If you head over Wallingford Bridge into the realms of Crowmarsh and turn right (on foot) down ‘Watery Lane’, you will soon arrive at the lovely church of St Mary’s, Newnham Murren. This has been ‘closed’ since the 1970s and in the very capable hands of the Churches Conservation Trust. It is not only one of the best maintained churches in the area, but also regularly used for Church Services, Wedding Blessings, tea parties, and by music groups and local photographers. The church is open daily 9 - 5, and its visitors book is more written in than any other church I know. Which is all to say – please do not assume that a ‘closed’ church is a ‘dead’ church; and this would be good to understand during our ongoing deliberations over St James. Suffice it to say that the Church is not falling down, and our recent quinquennial architect’s report tells us that we can keep replacing tiles for the time being (though this doesn’t get any cheaper, hence the need for fundraising – thank you Hugh, who is auctioning some of his pictures on our behalf). But we do need to be asking serious questions about whether we need two churches open for weekly worship in a Village our size.
Venice, I discovered recently, is made up of five different districts but remains a single entity because of the many bridges and waterways linking them together. London Diocese ran a mission some years ago simply entitled ‘London Bridges’, emphasising the importance of ancient links across the river. I sense that Brightwell-cum-Sotwell will need to recognise its sense of proportion and connectedness no less in the years ahead. Brightwell joined with Sotwell back in 1948 – my job is to try to keep the church in the village joined too. That’s partly my rationale for holding one or two more ‘joint services’, though I must try to get the balance right between holding them in both St James’ and St Agatha’s. At our joint service in St James’ in July we had Steve’s banjo, guitar & drum folk group with us – finger-pickin’ good!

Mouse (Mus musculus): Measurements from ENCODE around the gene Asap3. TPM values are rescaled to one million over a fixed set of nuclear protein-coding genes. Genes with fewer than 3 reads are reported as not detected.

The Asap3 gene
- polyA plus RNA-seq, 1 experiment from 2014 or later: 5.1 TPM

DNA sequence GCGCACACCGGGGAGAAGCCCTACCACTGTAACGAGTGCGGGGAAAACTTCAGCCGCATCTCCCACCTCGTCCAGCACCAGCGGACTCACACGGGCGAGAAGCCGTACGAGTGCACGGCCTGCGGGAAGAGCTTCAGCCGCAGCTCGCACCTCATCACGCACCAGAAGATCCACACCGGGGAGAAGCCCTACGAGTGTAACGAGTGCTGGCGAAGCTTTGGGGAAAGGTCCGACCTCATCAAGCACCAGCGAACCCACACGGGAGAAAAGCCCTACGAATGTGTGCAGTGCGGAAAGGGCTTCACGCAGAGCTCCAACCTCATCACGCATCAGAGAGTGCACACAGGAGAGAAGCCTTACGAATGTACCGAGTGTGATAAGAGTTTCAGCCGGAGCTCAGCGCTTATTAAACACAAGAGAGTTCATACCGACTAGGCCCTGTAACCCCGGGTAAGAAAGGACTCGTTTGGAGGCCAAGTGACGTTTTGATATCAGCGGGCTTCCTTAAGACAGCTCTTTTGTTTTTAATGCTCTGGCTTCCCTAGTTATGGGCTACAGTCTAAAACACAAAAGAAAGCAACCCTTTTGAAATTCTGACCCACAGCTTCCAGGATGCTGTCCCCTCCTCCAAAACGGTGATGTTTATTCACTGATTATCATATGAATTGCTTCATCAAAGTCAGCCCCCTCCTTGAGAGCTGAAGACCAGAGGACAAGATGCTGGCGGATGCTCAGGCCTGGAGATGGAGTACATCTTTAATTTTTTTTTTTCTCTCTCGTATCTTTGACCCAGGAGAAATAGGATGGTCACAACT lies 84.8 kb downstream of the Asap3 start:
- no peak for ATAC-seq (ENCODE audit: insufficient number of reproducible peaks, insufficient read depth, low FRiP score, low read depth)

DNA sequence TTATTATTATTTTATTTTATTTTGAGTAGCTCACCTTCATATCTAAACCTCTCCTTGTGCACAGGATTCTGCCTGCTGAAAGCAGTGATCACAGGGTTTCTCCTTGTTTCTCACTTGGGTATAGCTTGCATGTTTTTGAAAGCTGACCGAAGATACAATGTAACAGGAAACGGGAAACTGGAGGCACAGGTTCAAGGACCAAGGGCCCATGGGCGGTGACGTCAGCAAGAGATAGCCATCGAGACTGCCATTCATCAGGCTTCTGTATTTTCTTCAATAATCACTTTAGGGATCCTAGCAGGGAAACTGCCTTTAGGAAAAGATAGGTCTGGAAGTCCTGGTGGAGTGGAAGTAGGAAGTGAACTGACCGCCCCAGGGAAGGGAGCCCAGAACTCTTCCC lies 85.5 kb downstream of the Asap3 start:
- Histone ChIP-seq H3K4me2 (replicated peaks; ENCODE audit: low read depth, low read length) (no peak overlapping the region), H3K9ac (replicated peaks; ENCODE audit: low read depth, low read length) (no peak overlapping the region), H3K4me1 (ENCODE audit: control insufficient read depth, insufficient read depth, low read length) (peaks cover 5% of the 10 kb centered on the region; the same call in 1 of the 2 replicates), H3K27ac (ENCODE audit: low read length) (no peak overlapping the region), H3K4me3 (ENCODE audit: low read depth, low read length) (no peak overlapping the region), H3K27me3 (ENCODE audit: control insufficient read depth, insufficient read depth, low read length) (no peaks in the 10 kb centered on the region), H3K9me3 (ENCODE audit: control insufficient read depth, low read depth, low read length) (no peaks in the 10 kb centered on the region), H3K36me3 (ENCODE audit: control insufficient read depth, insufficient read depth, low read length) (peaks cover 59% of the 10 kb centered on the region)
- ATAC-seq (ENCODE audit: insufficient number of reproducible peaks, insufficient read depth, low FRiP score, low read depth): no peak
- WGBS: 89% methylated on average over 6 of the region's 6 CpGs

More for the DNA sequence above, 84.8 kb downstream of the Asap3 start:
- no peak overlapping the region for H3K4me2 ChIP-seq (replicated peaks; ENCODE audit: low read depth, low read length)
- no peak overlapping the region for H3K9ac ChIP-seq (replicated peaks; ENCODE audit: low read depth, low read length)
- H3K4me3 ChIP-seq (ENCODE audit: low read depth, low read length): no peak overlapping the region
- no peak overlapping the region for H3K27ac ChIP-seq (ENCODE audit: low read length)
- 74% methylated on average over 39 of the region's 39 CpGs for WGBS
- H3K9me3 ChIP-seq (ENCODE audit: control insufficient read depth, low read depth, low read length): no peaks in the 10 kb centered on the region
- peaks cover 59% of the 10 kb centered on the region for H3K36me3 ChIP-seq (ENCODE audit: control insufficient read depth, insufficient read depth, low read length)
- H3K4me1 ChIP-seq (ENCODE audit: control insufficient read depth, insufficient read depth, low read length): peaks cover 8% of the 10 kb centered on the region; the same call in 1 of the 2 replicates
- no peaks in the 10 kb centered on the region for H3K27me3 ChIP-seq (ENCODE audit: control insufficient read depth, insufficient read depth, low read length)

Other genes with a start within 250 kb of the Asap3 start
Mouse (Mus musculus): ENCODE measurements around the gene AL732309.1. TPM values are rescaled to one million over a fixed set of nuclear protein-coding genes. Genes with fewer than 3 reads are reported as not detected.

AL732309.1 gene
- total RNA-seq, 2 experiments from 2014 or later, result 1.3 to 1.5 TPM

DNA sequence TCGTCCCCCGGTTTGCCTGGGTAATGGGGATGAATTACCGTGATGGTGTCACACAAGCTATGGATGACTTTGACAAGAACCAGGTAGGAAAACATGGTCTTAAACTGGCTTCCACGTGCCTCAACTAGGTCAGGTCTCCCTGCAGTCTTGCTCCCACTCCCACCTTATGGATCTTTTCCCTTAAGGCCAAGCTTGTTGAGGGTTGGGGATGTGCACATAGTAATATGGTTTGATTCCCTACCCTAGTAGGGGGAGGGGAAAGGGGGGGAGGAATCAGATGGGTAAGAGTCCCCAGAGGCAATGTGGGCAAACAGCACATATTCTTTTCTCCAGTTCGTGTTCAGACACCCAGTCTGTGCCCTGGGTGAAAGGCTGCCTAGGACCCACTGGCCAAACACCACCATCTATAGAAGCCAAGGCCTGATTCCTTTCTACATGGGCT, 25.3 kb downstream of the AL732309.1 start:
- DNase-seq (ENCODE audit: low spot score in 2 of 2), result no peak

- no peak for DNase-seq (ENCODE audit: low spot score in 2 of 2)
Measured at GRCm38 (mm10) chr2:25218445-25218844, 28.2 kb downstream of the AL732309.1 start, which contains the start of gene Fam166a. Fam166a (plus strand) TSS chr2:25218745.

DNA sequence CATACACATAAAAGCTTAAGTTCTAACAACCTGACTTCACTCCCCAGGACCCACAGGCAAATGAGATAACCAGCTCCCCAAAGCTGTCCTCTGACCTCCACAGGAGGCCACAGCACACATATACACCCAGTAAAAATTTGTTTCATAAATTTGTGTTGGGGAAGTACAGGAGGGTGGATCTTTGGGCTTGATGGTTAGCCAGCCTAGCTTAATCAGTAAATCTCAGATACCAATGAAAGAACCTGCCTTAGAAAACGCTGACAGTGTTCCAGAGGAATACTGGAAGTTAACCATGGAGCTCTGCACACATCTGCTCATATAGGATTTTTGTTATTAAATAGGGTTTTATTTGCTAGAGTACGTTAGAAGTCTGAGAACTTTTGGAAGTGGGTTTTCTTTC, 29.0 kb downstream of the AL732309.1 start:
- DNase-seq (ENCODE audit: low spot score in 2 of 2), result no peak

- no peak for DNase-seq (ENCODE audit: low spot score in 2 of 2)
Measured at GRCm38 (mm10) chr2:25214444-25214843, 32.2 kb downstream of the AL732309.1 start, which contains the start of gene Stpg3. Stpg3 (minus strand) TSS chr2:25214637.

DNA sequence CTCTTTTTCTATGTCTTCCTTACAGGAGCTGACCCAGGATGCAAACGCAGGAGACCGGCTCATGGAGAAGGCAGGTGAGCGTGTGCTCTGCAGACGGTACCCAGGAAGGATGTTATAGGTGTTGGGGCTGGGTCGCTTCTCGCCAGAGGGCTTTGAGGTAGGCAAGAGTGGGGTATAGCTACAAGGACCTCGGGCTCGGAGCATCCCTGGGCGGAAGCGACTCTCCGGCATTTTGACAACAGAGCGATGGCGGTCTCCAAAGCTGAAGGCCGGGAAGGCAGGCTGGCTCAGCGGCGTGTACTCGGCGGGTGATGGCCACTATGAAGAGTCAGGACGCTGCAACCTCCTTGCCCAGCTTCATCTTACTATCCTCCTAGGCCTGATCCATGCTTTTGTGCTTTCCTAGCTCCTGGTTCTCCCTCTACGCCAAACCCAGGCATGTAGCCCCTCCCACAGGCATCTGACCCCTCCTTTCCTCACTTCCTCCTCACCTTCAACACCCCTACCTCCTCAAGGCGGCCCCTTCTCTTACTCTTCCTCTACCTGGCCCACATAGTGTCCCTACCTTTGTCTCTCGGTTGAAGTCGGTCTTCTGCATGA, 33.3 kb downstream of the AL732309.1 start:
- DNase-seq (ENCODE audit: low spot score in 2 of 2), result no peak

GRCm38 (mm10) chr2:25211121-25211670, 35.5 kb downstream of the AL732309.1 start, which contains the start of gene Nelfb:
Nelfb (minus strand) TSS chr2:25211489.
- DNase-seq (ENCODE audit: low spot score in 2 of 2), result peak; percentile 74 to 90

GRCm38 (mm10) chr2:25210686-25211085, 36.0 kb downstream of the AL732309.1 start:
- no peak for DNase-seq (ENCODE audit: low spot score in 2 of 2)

The one part of Venice that saddened me a little was the Jewish ghetto (indeed it is an Italian word). It was rather quieter than other parts of town and there were fewer bridges. However, when the Jewish owner of an art shop learned he was talking with Christians, he said to us: ‘I’m not a religious man, but I believe in what the Torah says; ‘Love your God, and love your neighbour’. For me, these make the spars of the cross, which can be seen as a bridge in its own right. Let us keep both the vertical & cross bars going in this place – the links with one another, and the links with the ‘Wells of Salvation’ (Isaiah), the source of our maker.
Blessings one and all.
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